Monday, August 8, 2011

*263. Casualties of War: INGKONG PEDRO MORALES & HIS FAMILY

A FAMILY TRAGEDY. Ingkung Pedro Morales as a young lawyer. He and most of his family members were killed during the liberation of Manila, saved for Esmeralda who left war-torn Ermita and fled to Dimasalang with her husband.

The Moraleses, from which my father descended, are not exactly a large family. The patriarch, Quentin Tuazon Morales (b. 1856/d.1928), had five children with Paula Cosme Guzman: Clotilde, Maria, Pedro, Patricia (my father’s mother) and Rafael. I barely knew this side of the family, as my Apung Tiri (Patricia) passed away long before I was born. Saved for Ingkung Paeng (Rafael) whose house we looked after in Mabalacat, I cannot recall ever meeting the rest of my granduncles and grand aunts. But every now and then, when my father and his siblings would reminisce about the years gone by, they would talk about the tragic death of their uncle, Pedro, whose family was nearly wiped out in the second World War.

Pedro Morales or Ingkung Pedro was born on 22 February 1886, a middle child, and the firstborn son of Quintin and Paula after two girls. He grew up in Poblacion, where his father was the teniente mayor, and attended local schools in Mabalacat. When he came of college age, he went to Manila and enrolled at the Escuela de Derecho, then a leading law school of the Philippines favored by many brilliant and patriotic Filipinos who wanted to become legal luminaries (his youngest brother Rafael, would follow in his footsteps and finished Ll.B in the same school too). After passing the bar, the young lawyer went back to his hometown to practice, and became a well-known notary public.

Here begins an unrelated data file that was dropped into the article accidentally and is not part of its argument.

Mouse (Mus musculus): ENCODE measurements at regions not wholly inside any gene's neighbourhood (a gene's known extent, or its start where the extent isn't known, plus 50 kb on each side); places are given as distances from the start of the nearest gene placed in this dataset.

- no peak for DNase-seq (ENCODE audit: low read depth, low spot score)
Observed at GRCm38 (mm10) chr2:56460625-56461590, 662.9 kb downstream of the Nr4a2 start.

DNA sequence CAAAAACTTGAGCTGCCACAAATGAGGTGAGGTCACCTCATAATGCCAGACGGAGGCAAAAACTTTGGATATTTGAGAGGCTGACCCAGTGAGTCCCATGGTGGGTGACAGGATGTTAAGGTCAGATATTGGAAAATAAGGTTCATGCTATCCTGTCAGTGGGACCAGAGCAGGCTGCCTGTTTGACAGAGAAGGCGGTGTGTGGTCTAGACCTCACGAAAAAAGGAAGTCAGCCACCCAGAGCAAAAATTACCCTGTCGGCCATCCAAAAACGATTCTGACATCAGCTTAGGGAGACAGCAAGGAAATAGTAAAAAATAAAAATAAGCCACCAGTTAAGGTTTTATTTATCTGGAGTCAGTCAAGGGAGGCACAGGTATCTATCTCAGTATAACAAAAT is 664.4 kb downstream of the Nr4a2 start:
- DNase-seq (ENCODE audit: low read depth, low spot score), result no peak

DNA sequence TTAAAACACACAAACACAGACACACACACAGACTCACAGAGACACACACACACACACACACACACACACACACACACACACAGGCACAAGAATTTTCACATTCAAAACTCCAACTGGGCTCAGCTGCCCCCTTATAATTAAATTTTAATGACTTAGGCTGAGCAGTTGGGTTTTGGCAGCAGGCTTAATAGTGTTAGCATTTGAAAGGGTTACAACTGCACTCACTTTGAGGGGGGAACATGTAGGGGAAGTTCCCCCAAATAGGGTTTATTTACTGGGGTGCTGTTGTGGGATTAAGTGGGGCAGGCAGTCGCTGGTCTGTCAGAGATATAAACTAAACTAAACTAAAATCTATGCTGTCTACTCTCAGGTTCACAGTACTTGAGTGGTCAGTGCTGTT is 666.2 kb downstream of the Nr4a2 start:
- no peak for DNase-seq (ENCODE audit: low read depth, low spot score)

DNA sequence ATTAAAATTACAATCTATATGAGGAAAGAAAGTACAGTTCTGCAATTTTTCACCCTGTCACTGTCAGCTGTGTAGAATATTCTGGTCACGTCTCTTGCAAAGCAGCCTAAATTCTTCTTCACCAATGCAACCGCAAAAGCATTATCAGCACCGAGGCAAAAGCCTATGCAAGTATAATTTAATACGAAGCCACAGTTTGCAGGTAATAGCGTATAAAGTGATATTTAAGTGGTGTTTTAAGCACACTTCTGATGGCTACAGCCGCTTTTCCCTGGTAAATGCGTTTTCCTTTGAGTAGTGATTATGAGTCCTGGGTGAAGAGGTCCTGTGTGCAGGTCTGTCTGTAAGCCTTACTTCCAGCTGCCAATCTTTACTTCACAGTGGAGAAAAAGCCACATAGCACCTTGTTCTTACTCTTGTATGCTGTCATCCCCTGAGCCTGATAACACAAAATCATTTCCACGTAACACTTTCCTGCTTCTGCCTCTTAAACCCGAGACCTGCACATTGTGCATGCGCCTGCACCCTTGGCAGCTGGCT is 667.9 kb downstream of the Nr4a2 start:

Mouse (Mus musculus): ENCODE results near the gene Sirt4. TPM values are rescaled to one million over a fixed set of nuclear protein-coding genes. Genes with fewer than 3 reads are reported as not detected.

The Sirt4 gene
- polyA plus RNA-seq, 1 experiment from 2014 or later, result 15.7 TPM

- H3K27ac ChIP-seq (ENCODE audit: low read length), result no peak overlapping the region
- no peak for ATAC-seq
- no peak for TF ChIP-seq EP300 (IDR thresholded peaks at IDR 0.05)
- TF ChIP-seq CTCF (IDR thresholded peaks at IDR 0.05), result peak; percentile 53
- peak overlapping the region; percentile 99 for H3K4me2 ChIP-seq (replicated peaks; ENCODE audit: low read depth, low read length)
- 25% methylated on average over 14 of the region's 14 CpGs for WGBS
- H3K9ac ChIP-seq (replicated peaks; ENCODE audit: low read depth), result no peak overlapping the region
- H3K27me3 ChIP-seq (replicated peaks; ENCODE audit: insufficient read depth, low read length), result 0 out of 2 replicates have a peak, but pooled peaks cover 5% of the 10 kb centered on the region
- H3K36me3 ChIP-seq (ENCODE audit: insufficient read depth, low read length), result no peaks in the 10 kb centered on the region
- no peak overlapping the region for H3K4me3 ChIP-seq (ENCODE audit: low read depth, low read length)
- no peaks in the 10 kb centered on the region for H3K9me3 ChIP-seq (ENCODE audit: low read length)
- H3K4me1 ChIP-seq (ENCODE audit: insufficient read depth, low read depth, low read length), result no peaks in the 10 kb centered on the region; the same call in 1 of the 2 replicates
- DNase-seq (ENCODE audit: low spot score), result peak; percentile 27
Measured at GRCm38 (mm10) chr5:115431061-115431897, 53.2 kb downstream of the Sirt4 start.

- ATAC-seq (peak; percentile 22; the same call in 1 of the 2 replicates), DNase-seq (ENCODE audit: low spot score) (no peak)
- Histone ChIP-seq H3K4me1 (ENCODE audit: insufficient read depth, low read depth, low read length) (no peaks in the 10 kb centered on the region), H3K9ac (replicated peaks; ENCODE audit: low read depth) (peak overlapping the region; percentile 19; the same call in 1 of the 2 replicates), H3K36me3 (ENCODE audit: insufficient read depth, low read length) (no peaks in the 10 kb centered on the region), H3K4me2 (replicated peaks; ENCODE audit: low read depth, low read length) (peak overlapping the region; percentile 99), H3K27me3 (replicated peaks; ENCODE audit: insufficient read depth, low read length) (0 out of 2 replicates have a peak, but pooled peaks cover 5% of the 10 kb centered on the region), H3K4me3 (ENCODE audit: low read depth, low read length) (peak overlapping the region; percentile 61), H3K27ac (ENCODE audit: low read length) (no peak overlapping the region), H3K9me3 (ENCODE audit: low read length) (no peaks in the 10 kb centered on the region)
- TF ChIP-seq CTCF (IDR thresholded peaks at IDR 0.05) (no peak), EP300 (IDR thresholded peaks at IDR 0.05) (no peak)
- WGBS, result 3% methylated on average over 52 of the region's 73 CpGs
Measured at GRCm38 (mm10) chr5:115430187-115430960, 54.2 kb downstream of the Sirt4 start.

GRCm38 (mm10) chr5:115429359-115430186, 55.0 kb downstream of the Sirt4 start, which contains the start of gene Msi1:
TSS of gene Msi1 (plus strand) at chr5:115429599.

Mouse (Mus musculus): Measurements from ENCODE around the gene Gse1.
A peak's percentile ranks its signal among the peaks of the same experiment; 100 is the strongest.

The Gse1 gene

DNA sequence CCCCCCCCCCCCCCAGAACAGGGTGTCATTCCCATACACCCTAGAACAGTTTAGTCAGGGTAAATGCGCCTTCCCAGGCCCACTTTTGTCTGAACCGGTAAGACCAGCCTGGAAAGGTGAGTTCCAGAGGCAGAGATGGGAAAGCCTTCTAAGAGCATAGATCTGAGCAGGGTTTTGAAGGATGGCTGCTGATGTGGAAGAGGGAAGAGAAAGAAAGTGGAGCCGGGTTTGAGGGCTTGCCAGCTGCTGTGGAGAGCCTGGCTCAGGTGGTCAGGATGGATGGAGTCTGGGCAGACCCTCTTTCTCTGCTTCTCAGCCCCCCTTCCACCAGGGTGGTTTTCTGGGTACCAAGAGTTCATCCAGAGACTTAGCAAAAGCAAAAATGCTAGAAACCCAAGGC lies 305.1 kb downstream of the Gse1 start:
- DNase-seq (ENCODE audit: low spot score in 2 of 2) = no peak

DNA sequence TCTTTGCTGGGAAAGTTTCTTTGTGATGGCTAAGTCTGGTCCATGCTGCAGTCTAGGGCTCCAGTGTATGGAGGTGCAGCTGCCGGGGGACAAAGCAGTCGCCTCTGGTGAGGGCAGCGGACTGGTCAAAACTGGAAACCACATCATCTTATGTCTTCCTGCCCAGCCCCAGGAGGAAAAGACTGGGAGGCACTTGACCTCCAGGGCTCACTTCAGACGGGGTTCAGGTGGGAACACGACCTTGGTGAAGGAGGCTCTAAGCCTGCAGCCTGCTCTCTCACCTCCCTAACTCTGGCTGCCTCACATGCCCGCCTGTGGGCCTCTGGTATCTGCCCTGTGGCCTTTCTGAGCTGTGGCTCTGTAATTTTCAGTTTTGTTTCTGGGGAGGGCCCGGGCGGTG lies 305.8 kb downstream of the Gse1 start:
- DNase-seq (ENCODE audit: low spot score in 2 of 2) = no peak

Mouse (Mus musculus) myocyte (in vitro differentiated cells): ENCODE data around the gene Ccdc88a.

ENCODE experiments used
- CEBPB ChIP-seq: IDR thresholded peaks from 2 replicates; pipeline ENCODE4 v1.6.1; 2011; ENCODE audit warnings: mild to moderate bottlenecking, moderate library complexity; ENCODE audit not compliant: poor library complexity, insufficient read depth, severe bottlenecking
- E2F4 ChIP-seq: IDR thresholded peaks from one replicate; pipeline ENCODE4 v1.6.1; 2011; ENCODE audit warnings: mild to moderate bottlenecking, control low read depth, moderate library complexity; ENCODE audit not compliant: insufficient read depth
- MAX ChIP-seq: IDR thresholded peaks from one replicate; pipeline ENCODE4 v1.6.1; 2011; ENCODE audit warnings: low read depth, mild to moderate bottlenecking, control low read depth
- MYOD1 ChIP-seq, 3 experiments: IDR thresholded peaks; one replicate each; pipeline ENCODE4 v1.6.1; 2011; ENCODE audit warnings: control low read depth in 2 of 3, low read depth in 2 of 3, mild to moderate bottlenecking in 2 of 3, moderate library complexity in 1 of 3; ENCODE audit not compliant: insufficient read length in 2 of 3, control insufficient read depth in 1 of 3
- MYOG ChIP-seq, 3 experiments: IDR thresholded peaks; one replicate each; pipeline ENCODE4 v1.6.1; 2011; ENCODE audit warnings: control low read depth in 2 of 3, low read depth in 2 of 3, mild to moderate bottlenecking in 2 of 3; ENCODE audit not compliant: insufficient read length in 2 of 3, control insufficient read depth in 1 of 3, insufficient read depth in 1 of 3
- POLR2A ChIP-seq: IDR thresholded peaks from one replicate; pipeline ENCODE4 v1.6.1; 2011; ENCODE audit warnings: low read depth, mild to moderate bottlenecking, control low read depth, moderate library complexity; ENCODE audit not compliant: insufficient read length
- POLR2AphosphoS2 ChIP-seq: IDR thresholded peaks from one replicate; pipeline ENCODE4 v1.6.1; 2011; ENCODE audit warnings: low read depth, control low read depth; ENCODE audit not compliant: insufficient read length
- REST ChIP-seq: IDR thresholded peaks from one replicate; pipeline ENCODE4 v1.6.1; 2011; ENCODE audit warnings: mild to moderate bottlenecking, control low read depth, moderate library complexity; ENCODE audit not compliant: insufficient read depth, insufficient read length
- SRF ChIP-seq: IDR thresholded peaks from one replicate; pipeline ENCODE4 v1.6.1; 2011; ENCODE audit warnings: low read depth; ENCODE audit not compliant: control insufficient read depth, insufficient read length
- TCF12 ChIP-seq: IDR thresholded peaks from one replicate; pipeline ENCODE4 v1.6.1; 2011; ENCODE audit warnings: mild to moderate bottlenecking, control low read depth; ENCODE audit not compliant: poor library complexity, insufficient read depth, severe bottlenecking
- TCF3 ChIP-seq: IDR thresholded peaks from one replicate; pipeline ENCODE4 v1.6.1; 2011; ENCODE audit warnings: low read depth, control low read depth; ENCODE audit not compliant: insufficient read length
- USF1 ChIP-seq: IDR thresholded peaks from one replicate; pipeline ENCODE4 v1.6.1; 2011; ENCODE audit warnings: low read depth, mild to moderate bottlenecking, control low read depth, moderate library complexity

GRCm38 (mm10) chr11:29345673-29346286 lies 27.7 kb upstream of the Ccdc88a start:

As his father had various business holdings, the dutiful Pedro took charge of the legal requirements of the family enterprises. Upon the death of his father in 1928, he also prepared all the legal documents pertaining to his father’s will that called for the equitable distribution of his parcels of land among his 5 surviving children. There was even a case that he took on for his elder sister Maria Morales-Concepcion, in which he went in pursuit of two people who had paid his sister with counterfeit money after buying some cigarettes and corned beef from her store. Determined to teach them a lesson, he hauled them to court where they were eventually prosecuted in the Court of the First Instance of Pampanga in December 1933.

Pedro wooed and won the hand of Magdalena “Elena” Hizon of Porac, also a middle child, daughter of Florentino Singian Hizon and Juana Henson. For her bride, he had a house designed and built by by the accomplished Kapampangan architect Fernando Ocampo y Hizon, now known as the “Father of Modern Philippine Architecture” who happened to be Elena’s first cousin. The art deco house was once an imposing presence in Mabiga, Mabalacat and merited a write-up in the Pampanga Social Register of 1936. Here, the couple raise their children: Esmeralda, Eliseo, Felicidad and the youngest, named after his father, Quintin Marcos.

As his legal career, so did his other business ventures. Pedro also became a successful sugar planter and businessman and became a stockholder of the National Life Insurance Company and Provident Insurance Company. All these would come to a tragic end in the dying days of the last world war. Ingkung Pedro and his family had evacuated his family in Manila, where they had a house along Indiana St. The rest of the Moraleses took refuge in Dimasalang.

During the infamous 1945 siege of Ermita, the Japanese went on a killing rampage in the area, while the pursuing Americans strafed the area with bombs. Ingkung Pedro perished along with his family--Elena, Eliseo, Felicidad, Quintin-- when a stray bomb directly hit his house, just another collateral damage of a cruel war. The only survivor was Esmeralda who was already married and living with her husband, Severino Madlangbayan at that time. She and Bebeng would go on to repopulate the decimated Morales family tree by producing 3 children--Teresita, Lourdes and Jose--who, happily, would have large families themselves.

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